‘Failures of imagination’
: That key phrase of the 9/11 Commission‘s indictment of history keeps rolling around in my head like a bucket of loose nails. Failures of imagination.
What an absurd and hopeless charge it is. I finally realized that what this really says is that the commission could not come up with failures of fact that lead to the attacks. And so, instead, it trumped up this charge against both recent administrations and countless public servants: OK, they say, so it turns out you could not have known what these insane, evil, murdering religous fanatics would do to America but we say you should have imagined it — and then you should have protected us from this imagined act and because you did not stop this act you could have only imagined, you failed.
Not to be too flip about this, but such is the indictment every husband knows from every wife (or pick your familial relationship): You should have guessed what I wanted without my having to tell you. It is the perfect can’t-win vice grip.
And that is the position into which the 9/11 commission puts past — and now future — governments of this country. They set an absolutely unwinnable standard for victory in this war:
It’s not a war against terrorism, says the commission. OK, then what is it? It’s a war against Islamic fanatics, they say; you should go take out those fanatics, they urge. But beware drastic measures such as regime change. And don’t get too uppity and think about installing democracies amid hotbeds of tyranny. You should not invade Iraq and set up a democracy in the heart of the Middle East to set an example. Instead, they suggest, you should work through libraries. (And that is only a slightly unfair summary.) They demand decisiveness but, because they wanted to report to be unamimous, they bleached out all decisiveness from the report’s recommendations. Libraries! They could all get behind libraries. Invasion and regime change? Too controversial.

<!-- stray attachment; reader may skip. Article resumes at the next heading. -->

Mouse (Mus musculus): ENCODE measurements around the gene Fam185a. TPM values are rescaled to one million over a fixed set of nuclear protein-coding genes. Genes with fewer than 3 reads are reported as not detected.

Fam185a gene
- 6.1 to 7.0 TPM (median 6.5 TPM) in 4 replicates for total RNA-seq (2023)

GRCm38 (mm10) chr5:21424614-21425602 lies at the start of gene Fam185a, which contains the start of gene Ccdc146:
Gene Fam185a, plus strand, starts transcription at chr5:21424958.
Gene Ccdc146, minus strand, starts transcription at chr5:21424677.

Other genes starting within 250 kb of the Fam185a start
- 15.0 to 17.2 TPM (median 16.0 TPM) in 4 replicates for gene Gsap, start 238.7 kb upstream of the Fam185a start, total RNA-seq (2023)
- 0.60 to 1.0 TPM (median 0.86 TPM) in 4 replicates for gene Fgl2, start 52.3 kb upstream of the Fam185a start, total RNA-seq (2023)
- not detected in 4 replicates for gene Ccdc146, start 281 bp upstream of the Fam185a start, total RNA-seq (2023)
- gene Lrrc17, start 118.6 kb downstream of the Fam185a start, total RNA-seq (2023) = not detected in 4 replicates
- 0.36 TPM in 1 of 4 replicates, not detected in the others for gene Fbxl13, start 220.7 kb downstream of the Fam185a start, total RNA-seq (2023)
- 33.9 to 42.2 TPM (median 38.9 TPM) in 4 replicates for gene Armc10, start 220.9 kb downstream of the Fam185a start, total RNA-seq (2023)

And then, when that doesn’t work and the next attack comes — the attack the commission vaguely warns will come so they can say we told you so — then they will accuse the administration — any administration — of not acting swiftly enough and strongly enough and with sufficient imagination.
It’s the can’t win conundrum. And it’s not terribly helpful.
Nonetheless, politicians and media commentators are falling over themselves to praise the unanimous report of the commission and urge immediate implementation of all its recommendations, whether decisive (and there are some) or namby-pamby (and there are many). Now I’m all for swift and decisive action against terrorism and Islamic extremism — all for it. But I do feel the need to urge just a moment to ask: